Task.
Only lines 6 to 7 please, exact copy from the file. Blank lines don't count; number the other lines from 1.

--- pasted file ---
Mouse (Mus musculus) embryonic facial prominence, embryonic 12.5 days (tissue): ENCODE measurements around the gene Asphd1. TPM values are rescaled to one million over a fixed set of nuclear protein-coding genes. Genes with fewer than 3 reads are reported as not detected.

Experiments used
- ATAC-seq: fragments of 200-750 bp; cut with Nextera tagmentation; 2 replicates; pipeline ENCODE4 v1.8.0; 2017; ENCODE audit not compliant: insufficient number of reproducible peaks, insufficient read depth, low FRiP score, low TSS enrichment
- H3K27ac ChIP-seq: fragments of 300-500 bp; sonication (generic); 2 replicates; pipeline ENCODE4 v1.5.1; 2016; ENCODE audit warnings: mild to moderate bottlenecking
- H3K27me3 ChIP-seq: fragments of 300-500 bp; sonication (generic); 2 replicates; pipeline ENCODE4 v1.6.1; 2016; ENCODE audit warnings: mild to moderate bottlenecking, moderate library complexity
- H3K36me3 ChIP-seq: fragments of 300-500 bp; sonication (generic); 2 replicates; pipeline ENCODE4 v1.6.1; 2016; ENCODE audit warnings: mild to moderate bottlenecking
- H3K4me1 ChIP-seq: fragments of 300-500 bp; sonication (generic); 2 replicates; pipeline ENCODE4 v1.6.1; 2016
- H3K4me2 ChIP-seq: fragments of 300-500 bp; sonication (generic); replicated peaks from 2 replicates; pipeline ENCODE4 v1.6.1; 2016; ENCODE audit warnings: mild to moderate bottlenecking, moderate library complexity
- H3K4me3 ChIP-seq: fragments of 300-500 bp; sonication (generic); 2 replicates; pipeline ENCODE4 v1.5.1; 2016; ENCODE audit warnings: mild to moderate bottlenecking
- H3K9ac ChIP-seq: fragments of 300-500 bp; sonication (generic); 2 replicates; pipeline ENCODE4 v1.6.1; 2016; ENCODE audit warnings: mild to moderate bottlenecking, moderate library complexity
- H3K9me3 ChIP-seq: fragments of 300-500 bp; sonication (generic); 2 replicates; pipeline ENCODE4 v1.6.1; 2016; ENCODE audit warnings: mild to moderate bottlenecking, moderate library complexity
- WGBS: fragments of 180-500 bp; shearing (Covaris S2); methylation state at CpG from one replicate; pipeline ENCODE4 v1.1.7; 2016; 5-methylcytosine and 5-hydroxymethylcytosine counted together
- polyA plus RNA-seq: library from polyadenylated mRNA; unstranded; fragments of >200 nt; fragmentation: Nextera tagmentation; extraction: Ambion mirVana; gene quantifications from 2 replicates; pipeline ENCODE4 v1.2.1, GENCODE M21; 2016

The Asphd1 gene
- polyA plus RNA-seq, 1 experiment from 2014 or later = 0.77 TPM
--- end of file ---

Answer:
- H3K36me3 ChIP-seq: fragments of 300-500 bp; sonication (generic); 2 replicates; pipeline ENCODE4 v1.6.1; 2016; ENCODE audit warnings: mild to moderate bottlenecking
- H3K4me1 ChIP-seq: fragments of 300-500 bp; sonication (generic); 2 replicates; pipeline ENCODE4 v1.6.1; 2016